Wednesday, July 25, 2012

What is a "Derecho"

There was a terrible storm that hit part our area back on June 29th. This powerful storm left thousands of people without power in the Washington D.C Metro area.  Meteorologists kept saying that is was a Derecho.  A "Derecho" is a Spanish word for Straight and this is regarding the type of winds that this type of storm brings.

It is a widespread, long-lived, straight-line windstorm that is associated with a fast-moving band of severe thunderstorms. Generally, derechos are convection-induced and take on a bow echo form of squall line, forming in an area of wind divergence in the upper levels of the troposphere, within a region of low-level warm air advection and rich low-level moisture. They travel quickly in the direction of movement of their associated storms, similar to an outflow boundary (gust front), except that the wind is sustained and increases in strength behind the front, generally exceeding hurricane-force. A warm-weather phenomenon, derechos occur mostly in summer, especially during June and July in the Northern Hemisphere, within areas of moderately strong instability and moderately strong vertical wind shear. They may occur at any time of the year and occur as frequently at night as during the daylight hours.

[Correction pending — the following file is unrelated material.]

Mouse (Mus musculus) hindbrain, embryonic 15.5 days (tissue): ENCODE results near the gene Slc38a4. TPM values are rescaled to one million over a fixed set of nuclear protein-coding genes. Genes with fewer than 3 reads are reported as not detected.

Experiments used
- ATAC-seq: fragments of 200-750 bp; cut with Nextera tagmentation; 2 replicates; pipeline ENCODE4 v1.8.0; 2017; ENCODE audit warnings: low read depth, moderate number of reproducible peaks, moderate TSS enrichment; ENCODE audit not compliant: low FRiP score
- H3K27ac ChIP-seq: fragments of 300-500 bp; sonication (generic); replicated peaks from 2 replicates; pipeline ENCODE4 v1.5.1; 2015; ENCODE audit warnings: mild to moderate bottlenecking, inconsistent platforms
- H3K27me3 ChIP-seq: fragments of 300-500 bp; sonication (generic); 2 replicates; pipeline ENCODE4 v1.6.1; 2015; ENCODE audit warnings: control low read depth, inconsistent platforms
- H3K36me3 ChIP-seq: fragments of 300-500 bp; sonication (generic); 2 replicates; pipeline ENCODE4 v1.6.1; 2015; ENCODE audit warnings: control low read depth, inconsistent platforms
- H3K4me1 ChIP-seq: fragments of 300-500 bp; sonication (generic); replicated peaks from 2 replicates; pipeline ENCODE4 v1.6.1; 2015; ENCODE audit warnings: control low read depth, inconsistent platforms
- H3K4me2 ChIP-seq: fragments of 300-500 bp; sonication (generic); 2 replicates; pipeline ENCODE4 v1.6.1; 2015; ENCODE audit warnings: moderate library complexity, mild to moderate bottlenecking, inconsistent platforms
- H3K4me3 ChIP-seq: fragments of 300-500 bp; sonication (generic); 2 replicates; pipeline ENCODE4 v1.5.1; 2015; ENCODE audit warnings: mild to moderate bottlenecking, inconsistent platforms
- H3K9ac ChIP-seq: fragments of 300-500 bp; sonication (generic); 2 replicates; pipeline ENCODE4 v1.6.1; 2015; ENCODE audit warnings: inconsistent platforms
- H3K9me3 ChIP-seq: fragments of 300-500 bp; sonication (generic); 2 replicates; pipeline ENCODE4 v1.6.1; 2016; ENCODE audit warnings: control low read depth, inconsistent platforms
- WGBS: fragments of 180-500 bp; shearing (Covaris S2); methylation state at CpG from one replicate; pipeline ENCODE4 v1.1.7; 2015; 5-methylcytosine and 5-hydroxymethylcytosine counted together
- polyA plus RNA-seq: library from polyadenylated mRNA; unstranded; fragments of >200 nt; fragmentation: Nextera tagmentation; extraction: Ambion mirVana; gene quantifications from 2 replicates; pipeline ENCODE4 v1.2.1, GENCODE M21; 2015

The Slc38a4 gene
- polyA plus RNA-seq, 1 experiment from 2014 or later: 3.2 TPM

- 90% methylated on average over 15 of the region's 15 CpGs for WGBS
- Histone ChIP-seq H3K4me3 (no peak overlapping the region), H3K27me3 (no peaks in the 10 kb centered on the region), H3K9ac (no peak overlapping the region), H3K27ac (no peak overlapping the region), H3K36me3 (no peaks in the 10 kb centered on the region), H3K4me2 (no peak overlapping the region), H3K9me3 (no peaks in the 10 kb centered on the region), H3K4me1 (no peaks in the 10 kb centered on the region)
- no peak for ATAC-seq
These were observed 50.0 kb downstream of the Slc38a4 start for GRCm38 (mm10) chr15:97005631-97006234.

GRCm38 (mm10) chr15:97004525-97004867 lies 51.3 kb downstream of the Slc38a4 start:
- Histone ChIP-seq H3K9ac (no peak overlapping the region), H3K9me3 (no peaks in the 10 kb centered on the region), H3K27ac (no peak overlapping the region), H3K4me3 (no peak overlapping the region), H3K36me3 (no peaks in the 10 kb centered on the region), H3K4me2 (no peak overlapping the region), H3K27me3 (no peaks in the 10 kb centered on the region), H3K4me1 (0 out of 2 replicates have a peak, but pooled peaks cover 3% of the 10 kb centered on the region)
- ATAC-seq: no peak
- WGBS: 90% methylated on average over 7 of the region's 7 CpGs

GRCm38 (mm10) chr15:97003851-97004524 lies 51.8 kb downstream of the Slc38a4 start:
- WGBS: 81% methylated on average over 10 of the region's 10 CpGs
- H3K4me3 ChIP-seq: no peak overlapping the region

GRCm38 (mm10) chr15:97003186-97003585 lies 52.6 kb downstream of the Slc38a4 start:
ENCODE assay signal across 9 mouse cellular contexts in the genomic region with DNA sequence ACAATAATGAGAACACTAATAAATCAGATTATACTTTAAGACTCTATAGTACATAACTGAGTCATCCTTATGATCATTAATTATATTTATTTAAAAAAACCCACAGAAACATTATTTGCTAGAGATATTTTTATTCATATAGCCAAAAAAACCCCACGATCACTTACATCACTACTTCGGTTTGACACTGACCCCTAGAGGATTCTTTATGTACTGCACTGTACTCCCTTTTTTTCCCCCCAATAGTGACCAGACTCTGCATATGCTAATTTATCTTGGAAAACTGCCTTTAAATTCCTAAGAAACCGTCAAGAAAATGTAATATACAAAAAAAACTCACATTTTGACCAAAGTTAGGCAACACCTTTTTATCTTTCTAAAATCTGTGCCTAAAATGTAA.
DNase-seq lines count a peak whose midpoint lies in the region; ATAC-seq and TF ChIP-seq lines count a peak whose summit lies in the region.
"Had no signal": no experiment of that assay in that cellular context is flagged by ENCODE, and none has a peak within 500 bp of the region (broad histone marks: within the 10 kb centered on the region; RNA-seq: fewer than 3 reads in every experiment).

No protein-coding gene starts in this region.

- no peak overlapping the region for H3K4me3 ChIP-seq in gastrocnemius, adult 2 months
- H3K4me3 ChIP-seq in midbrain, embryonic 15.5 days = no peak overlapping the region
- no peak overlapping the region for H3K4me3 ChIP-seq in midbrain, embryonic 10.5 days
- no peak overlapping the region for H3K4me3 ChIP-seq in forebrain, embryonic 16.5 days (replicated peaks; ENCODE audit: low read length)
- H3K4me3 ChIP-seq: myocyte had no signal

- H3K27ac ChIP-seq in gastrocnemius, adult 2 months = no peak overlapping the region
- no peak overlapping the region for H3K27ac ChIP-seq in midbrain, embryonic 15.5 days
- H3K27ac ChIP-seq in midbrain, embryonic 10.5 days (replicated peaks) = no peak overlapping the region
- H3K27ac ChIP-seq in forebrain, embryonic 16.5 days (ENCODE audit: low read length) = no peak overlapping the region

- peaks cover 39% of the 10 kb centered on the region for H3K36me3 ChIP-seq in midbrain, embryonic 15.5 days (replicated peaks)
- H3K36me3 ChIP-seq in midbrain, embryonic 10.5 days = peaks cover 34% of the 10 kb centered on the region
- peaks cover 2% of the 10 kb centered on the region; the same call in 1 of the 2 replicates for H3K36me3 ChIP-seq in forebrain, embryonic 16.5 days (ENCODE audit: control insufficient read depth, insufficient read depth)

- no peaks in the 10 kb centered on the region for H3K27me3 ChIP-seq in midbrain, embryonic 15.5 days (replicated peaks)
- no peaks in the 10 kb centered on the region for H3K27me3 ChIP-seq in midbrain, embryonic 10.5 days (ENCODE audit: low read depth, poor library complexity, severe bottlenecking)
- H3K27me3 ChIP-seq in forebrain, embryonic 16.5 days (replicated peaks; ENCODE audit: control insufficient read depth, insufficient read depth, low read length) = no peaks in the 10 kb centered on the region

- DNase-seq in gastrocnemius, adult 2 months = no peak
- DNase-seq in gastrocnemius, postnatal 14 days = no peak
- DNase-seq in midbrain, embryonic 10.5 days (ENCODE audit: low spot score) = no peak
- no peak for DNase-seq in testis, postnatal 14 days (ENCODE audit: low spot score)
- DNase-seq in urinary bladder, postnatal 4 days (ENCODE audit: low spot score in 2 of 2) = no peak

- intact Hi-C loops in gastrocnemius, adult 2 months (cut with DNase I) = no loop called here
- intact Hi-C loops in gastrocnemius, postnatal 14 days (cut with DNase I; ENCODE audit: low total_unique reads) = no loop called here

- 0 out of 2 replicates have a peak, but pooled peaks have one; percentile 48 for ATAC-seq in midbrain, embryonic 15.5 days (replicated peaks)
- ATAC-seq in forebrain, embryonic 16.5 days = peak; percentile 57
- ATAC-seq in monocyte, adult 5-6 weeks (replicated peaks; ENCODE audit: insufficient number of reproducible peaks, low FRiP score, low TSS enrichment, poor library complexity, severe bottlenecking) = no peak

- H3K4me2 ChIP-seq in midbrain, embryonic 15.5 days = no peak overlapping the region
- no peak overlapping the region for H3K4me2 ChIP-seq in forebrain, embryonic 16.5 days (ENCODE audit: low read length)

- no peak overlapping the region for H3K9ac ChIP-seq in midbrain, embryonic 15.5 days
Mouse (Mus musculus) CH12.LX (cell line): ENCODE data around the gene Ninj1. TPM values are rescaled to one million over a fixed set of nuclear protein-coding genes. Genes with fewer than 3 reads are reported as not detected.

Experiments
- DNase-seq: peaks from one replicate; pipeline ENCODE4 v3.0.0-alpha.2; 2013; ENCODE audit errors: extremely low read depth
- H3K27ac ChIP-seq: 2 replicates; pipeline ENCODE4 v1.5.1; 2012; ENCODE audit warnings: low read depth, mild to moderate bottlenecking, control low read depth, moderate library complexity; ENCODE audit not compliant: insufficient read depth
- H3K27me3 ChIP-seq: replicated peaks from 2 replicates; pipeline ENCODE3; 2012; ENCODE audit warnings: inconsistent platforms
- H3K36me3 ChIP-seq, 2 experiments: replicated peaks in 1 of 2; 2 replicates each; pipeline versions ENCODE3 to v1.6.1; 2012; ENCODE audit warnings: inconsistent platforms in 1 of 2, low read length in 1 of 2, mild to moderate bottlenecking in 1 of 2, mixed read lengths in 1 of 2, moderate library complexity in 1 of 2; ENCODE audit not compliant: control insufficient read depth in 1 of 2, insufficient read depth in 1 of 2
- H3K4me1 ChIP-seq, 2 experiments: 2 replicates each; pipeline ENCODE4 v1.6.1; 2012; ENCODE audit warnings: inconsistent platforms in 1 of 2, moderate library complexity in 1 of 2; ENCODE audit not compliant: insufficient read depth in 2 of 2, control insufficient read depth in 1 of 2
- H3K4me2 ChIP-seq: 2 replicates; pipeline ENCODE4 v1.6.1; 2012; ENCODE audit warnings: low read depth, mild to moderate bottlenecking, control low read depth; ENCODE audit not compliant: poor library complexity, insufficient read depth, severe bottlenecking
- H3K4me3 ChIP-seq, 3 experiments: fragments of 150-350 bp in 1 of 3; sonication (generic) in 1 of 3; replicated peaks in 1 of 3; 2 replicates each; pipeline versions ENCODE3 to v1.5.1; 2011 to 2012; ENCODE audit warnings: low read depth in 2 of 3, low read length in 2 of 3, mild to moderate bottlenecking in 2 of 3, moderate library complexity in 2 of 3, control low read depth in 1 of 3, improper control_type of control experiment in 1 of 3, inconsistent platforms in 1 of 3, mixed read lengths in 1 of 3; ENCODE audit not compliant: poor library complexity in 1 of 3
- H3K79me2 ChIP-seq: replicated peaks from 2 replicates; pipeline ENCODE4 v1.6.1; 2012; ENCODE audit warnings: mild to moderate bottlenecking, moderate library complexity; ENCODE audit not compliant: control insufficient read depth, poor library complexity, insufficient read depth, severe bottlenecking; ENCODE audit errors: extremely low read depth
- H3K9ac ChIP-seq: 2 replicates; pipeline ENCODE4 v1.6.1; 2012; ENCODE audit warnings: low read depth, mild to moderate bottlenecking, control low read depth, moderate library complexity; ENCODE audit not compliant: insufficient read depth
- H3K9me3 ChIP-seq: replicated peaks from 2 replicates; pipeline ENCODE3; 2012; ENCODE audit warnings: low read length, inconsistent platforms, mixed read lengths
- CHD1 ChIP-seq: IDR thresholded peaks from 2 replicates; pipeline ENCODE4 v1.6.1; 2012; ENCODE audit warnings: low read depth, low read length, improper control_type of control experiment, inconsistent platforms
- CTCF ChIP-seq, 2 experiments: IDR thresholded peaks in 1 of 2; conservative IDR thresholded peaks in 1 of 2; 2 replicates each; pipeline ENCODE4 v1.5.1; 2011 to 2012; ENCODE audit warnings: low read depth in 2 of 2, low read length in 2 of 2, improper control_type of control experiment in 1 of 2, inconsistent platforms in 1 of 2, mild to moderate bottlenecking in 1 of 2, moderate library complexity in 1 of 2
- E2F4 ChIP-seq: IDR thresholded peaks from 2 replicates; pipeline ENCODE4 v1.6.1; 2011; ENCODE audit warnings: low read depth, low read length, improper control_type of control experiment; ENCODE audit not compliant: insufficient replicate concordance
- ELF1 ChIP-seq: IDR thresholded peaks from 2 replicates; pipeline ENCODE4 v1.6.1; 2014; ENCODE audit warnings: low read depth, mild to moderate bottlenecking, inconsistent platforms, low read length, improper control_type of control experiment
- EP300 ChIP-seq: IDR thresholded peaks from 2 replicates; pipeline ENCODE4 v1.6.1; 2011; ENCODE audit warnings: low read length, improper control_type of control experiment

Definition by and more detailed information at;

As of today, the National Weather Service and The Storm Prediction Center, is monitoring a possible repeat of this storm that may come near us tomorrow to the north of Philadelphia  (7-26-12)

Here is a video of that last event.

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